- Duhring, Eugen
- (1833–1921)German philosopher and economist whose anti-Semitic work, Die Judenfrage als Frage der Rassenschaedlichkeit (The Parties and the Jewish Question, 1881), foreshadowed the racist policies of the Third Reich. In his views on the Jewish question, Duhring contended that the Jews were “not a religion but a racial tribe,” whose true nature was “hidden to some extent by the admixture of religion.” He argued that the Jewish question would have existed even if “all Jews had turned their back on their religion and had gone over to one of the leading churches among us.” Duhring stated that baptized Jews used their conversion to enter into areas of public life that had been closed to them as Jews. The result was “the spread of racial Jewry through the seams and crevices of our national structures.” Sooner or later, he warned, there would be a backlash against Jews as Germans came to realize “how irreconcilable with our best impulses is the infusion of the qualities of the Jewish race into our national environment.” Historian Theodore S. Hamerow notes that “Half a century later, these views would serve as a justification for an official policy of racial extermination.”See also Aryan Paragraph.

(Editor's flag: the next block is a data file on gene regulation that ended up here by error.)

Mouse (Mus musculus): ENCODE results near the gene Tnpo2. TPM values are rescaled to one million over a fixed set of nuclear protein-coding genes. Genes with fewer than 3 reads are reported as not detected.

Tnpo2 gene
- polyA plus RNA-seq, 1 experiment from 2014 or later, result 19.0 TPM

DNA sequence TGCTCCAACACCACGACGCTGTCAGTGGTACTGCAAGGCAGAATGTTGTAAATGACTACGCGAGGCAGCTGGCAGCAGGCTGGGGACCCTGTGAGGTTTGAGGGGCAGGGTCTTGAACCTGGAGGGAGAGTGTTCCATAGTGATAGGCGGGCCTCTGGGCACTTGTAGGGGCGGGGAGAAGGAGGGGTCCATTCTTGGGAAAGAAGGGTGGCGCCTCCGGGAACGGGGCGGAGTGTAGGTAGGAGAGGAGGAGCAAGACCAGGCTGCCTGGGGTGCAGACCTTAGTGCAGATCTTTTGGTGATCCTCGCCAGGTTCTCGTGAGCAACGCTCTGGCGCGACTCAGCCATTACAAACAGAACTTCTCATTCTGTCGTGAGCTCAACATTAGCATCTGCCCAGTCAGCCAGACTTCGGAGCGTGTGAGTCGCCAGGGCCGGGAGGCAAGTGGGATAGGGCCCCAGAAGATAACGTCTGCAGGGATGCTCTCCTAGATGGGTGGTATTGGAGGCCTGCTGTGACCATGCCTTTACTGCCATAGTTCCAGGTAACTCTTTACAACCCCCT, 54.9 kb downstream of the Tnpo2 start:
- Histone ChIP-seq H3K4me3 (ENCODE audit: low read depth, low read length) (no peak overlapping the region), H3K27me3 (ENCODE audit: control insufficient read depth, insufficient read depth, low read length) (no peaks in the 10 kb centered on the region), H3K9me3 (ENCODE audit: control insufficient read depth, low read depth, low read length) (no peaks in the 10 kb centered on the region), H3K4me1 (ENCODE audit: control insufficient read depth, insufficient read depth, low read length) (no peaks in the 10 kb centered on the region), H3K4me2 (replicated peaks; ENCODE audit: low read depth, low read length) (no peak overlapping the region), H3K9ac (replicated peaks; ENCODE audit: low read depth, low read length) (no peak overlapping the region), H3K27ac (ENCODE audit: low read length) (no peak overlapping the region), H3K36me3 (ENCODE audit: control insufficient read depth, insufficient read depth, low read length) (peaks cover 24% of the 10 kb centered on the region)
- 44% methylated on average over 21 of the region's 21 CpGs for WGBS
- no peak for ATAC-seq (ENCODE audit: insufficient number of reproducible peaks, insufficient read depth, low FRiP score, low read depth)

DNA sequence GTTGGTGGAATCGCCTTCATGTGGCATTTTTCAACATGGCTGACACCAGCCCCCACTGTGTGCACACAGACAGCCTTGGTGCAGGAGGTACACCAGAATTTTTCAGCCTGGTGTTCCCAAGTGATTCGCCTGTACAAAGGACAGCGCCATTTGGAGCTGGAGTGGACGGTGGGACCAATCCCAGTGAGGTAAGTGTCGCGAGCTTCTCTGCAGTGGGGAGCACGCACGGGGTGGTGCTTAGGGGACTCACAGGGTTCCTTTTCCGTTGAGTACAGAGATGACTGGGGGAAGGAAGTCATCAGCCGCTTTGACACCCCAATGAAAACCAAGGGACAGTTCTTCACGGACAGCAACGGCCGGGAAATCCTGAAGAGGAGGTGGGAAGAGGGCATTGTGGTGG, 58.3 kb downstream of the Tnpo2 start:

Historical dictionary of the Holocaust. Jack R. Fischel. 2014.